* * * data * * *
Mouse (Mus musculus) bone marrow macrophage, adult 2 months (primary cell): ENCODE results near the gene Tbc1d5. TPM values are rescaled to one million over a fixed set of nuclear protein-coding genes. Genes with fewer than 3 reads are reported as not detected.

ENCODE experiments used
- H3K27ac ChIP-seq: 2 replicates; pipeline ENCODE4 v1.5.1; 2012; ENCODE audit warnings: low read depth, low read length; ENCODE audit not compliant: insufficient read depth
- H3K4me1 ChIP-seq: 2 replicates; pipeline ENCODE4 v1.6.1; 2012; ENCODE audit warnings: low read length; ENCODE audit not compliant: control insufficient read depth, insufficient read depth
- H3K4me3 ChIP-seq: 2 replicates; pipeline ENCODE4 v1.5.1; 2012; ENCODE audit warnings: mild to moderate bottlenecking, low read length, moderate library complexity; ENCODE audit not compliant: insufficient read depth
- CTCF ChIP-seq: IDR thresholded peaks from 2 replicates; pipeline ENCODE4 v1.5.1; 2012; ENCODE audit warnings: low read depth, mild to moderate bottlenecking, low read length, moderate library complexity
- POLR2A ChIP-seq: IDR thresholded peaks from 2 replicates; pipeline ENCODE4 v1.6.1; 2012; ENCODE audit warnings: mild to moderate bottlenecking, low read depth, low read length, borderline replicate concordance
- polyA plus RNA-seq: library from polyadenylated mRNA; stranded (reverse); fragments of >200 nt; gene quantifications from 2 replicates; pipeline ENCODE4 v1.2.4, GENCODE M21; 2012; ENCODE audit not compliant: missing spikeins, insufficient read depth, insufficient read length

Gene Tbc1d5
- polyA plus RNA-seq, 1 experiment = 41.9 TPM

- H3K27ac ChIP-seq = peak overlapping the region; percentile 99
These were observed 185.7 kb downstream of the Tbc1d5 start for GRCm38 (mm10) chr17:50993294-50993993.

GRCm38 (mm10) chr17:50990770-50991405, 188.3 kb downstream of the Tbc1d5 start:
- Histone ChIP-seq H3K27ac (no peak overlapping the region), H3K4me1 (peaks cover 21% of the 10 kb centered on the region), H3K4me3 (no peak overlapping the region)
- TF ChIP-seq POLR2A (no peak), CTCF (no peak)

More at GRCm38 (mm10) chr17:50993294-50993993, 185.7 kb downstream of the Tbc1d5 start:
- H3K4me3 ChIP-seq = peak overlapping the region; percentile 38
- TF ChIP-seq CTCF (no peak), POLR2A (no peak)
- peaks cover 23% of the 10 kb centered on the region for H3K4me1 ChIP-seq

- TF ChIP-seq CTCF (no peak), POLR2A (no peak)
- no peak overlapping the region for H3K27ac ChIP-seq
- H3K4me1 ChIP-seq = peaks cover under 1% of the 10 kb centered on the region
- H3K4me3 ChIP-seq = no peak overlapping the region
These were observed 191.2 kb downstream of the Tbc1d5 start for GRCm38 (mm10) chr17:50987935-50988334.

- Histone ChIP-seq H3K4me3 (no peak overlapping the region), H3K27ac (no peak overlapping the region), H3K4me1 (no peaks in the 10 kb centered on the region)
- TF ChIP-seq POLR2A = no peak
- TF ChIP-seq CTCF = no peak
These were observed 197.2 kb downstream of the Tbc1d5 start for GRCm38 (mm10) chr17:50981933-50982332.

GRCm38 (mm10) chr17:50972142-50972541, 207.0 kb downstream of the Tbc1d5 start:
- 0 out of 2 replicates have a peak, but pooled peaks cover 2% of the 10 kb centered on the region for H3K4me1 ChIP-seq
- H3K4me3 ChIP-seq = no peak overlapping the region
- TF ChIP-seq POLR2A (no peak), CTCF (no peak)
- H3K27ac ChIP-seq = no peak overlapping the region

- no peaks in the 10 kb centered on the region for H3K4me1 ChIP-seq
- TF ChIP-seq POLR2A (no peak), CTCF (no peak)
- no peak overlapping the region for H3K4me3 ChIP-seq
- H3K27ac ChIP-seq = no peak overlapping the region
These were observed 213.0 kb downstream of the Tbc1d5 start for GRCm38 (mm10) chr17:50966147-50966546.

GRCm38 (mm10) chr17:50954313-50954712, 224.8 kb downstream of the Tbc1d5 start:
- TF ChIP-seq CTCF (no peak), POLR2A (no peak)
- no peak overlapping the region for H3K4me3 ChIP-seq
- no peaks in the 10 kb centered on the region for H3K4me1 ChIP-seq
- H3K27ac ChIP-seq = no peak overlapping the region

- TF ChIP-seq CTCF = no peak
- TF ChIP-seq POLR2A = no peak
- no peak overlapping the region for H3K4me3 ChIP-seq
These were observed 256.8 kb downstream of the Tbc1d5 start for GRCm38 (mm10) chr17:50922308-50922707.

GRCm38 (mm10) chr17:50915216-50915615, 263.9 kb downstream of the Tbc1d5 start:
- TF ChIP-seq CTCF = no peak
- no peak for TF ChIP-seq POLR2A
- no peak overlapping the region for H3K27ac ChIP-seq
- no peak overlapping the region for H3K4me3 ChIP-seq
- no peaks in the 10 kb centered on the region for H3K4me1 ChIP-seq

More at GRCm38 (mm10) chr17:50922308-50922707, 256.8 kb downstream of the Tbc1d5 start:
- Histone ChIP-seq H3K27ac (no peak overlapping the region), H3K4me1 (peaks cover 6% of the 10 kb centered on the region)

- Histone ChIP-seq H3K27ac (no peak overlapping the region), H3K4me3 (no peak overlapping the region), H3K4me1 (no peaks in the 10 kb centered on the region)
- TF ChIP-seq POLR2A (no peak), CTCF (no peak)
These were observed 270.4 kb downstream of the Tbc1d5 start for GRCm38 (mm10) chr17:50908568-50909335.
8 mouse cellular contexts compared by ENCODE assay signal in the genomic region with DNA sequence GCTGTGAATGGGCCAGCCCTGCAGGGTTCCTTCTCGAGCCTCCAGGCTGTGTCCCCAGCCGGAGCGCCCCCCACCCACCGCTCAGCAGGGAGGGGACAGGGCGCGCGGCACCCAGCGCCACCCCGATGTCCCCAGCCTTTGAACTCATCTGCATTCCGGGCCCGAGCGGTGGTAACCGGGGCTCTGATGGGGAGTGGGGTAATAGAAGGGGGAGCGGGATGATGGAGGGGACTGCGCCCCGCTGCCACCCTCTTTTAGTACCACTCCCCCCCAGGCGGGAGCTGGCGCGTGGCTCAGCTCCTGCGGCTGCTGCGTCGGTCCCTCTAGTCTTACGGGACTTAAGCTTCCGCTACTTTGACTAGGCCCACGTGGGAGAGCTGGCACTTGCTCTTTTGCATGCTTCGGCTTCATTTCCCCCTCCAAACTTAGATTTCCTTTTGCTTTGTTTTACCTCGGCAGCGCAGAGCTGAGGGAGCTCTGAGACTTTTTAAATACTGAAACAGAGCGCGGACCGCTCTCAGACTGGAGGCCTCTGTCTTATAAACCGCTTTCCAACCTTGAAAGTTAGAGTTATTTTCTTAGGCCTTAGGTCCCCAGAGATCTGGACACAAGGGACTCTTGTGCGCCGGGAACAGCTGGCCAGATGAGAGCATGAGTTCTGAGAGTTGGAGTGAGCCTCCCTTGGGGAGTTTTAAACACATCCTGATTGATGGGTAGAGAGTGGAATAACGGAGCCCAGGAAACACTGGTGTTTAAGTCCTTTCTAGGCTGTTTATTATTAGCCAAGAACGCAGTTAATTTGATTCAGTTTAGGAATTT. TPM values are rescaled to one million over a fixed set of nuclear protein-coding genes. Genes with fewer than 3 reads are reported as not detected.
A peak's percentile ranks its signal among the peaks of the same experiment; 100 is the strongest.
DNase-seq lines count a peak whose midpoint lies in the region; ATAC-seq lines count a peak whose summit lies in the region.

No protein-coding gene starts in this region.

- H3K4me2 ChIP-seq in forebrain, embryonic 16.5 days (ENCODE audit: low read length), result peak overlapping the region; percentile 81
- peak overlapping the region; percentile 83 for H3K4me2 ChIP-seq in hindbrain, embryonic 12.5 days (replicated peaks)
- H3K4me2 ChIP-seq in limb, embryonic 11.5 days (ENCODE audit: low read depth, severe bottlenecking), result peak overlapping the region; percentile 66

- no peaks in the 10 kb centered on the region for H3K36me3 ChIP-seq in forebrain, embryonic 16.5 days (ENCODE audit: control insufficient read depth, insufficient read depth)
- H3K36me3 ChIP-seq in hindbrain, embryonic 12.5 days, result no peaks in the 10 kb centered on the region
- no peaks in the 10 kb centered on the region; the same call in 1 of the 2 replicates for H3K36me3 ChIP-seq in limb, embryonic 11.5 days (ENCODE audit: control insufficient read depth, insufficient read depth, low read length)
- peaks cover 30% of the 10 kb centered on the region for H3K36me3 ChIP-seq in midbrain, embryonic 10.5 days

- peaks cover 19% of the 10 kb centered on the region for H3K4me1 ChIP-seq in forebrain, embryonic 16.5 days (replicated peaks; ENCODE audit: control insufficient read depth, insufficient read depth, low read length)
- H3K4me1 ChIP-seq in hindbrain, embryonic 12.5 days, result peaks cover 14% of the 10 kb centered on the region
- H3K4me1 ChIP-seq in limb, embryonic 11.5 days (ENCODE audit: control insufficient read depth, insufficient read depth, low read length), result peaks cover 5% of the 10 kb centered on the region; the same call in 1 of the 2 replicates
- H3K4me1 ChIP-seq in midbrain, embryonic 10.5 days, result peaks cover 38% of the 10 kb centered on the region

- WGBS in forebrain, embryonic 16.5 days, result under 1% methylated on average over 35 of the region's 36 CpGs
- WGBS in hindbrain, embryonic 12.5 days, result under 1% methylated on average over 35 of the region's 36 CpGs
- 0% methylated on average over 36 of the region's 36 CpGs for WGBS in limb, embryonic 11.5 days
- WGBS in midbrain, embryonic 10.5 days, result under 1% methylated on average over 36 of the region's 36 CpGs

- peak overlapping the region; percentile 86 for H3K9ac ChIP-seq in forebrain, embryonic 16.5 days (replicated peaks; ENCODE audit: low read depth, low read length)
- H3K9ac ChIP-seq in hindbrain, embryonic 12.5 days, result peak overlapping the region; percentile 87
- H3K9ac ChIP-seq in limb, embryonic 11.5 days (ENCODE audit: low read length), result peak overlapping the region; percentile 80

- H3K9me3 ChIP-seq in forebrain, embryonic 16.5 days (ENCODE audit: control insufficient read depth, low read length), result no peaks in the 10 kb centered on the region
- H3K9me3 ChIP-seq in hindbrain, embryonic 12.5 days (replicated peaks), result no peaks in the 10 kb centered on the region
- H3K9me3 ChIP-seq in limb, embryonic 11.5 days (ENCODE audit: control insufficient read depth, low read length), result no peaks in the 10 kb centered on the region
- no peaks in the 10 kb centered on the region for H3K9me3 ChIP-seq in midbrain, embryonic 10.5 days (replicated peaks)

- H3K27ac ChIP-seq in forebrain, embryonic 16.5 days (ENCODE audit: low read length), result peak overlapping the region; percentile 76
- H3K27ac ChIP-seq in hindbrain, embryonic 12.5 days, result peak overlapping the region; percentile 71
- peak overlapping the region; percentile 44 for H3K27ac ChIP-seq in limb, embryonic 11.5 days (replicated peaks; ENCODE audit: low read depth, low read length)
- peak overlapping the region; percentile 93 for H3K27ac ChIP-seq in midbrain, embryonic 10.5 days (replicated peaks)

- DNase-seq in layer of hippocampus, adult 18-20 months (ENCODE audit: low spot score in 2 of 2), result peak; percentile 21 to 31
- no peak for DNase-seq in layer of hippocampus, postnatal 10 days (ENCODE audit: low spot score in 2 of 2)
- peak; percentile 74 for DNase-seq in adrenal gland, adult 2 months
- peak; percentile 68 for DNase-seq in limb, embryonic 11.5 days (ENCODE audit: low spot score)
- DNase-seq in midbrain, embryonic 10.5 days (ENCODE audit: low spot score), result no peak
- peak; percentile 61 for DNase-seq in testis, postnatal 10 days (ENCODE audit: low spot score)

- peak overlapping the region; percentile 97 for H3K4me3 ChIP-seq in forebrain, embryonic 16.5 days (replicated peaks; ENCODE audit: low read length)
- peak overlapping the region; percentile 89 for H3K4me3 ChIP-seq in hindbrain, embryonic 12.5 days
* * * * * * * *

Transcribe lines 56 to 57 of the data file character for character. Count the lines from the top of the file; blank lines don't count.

- Histone ChIP-seq H3K27ac (no peak overlapping the region), H3K4me3 (no peak overlapping the region), H3K4me1 (no peaks in the 10 kb centered on the region)
- TF ChIP-seq POLR2A (no peak), CTCF (no peak)